What about just something like walking? Sixty minutes before breakfast, after lunch, or after dinner. Over the 24 hours they exercised in the evening, 432 calories were burned off. On the afternoon exercise day, they burned off 446 calories of fat. They also had a control day with no exercise at all, and on that day, they burned through 456 fat calories. That’s disappointing—it’s like they never walked at all. But the same amount of exercise before breakfast resulted in 717 calories of fat loss. Over the course of a day, timing matters, so much so that when it comes to an hour of walking, exercise increases 24-hour fat burning only when it is performed before breakfast.

All such similar studies on both men and women show we burn through more fat on the days we exercise before, rather than after eating. After reading the chronobiology chapter in How Not to Diet, though, or watching my chronobiology videos, an alternative explanation may spring to mind. Maybe it’s just a morning thing. Maybe it has nothing to do with meals, and your circadian rhythm is just dictating the difference? No. Exercising in the morning after breakfast appears no better than exercising in the evening after dinner, and exercising before breakfast works better than immediately after breakfast––both still in the morning. It really does seem to be a pre- versus post-meal effect. But why?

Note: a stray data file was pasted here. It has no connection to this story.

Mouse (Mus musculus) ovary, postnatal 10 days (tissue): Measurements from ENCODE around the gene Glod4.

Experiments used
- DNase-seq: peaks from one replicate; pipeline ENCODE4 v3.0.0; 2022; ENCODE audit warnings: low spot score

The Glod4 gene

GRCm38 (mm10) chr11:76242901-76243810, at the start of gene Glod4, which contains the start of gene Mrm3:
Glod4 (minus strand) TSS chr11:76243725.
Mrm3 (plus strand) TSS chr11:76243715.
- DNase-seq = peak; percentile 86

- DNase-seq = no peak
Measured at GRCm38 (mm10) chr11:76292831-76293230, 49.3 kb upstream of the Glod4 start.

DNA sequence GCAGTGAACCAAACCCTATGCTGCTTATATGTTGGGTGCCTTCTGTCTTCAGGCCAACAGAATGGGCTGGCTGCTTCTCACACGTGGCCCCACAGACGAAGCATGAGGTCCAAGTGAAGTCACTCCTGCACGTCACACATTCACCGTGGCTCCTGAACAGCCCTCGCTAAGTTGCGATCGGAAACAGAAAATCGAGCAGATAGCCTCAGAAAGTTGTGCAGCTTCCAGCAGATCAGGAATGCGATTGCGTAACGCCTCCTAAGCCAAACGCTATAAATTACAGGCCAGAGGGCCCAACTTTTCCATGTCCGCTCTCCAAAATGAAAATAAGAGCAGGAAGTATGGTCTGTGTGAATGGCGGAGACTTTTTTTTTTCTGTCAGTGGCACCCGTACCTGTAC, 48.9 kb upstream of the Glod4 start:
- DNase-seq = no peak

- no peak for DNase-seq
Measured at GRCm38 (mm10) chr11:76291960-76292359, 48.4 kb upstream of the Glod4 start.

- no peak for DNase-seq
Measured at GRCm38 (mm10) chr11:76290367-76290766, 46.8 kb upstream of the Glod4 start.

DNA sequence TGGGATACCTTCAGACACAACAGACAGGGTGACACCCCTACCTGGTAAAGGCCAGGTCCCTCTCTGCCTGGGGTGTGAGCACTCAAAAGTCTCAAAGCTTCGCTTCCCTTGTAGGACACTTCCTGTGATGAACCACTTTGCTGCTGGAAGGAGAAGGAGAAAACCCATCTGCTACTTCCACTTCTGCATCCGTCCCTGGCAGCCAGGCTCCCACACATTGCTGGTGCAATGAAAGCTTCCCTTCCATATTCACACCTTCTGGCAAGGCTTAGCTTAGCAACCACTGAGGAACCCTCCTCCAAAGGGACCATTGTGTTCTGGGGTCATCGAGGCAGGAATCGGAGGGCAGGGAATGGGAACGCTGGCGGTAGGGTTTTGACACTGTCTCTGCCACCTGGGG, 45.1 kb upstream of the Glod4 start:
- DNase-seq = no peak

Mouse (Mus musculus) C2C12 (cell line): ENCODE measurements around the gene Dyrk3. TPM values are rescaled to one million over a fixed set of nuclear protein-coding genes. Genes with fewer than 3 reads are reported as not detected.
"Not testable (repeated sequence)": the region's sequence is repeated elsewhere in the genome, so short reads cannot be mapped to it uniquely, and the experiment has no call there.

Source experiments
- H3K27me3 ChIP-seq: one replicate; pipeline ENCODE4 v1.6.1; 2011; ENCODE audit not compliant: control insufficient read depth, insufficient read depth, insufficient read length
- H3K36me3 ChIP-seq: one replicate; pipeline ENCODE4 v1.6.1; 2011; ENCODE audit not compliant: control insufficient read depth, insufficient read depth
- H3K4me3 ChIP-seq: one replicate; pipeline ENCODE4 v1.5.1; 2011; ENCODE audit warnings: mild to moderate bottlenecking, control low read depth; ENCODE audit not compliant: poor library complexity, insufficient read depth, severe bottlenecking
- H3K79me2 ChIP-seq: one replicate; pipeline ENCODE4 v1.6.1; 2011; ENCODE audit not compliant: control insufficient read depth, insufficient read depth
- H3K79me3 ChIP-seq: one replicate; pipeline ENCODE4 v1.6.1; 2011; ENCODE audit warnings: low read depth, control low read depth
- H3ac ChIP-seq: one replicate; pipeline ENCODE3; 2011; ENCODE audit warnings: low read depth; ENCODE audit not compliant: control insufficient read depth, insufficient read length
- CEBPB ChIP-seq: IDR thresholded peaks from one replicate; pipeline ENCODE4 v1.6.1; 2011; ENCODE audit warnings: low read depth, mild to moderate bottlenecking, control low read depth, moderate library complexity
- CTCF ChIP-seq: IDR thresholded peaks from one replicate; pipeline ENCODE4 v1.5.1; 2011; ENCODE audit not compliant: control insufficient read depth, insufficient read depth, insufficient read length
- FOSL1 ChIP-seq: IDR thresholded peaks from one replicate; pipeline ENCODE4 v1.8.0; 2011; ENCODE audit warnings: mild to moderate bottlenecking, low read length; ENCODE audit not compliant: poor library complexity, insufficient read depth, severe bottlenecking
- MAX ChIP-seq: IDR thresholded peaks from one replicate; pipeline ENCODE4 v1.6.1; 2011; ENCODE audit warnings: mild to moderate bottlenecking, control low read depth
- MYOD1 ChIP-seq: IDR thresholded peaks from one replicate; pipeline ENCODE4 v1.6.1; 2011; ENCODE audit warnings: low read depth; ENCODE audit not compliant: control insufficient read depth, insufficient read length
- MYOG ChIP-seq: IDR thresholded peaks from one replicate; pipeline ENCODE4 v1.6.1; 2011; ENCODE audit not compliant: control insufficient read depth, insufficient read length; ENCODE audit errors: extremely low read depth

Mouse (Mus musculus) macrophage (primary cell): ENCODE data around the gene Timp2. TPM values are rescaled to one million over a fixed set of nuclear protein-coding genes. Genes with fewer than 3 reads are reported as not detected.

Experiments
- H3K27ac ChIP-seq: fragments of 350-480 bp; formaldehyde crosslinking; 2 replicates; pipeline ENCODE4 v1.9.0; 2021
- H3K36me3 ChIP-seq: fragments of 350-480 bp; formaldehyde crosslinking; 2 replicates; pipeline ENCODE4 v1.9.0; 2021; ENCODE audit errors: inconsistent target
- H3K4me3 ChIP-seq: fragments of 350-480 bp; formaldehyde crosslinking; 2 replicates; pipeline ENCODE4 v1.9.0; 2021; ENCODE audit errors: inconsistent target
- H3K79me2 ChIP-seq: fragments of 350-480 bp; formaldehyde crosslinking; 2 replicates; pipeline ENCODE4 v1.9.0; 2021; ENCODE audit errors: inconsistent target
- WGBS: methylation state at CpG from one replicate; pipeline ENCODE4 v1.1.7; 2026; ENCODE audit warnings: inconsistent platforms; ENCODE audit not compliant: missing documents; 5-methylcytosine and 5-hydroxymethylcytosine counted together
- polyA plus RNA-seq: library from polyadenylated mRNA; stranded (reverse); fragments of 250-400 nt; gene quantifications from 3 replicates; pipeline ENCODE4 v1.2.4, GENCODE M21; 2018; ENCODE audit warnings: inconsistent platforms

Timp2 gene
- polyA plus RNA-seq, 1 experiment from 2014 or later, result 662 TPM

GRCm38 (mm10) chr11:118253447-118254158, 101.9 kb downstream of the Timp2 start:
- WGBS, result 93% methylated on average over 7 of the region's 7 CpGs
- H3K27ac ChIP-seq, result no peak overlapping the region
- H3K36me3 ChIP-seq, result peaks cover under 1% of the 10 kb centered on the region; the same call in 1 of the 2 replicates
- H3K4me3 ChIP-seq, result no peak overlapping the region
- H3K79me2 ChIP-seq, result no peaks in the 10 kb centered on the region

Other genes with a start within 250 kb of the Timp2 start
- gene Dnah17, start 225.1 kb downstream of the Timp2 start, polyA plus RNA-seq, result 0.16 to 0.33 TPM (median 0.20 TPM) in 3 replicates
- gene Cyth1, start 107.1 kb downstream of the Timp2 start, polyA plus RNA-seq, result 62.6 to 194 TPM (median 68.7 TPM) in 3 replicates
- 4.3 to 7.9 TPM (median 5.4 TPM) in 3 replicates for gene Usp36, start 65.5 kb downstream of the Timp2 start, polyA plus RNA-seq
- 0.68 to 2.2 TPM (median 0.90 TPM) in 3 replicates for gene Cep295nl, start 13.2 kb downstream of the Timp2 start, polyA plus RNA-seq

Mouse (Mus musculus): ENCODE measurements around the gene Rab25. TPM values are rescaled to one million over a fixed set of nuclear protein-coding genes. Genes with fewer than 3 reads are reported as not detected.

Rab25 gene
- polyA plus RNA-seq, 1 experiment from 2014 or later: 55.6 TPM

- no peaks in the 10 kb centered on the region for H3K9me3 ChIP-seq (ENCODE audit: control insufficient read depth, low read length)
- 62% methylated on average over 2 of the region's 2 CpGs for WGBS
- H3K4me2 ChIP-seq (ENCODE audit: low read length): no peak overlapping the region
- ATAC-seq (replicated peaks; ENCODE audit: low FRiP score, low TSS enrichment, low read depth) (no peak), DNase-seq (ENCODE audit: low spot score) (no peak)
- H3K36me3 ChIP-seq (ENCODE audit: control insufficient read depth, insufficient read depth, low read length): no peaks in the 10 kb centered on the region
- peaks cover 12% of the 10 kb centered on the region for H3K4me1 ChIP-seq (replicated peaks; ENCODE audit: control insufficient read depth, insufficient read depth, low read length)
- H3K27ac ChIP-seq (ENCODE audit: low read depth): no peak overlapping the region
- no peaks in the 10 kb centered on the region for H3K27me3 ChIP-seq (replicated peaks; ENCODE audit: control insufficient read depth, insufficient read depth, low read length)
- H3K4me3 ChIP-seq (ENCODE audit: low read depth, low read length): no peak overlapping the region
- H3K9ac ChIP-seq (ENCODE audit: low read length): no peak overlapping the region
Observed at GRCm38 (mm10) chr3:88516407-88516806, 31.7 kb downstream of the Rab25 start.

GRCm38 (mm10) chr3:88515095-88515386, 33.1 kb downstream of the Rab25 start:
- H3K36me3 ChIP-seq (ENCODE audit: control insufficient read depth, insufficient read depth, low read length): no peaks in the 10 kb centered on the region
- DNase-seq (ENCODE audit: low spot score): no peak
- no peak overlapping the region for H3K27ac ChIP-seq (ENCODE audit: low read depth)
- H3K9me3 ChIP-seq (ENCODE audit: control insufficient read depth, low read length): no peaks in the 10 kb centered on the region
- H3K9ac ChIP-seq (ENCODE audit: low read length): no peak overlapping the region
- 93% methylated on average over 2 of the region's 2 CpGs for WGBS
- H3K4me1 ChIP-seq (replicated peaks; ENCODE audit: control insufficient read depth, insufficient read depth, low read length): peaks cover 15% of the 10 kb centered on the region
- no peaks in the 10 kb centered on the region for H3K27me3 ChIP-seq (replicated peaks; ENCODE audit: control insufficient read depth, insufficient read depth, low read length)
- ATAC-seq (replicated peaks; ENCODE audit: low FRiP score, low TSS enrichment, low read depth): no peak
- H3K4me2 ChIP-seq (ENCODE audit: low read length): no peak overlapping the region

Carbohydrate is the preferred fuel of the body. When you eat sugars or starches, they get broken down and converted into blood sugar. After a meal, blood sugars rise and your muscles are quick to snatch it up for fuel without having to rely much on your energy stores. If you instead take a siesta, and your muscles have no immediate need for energy, the excess blood sugar from a meal can be stored in our muscles in the form of glycogen for later use. Glycogen is just a bunch of blood sugar molecules strung together into a mass of branches that can be broken off and used for quick bursts of energy any time we need them.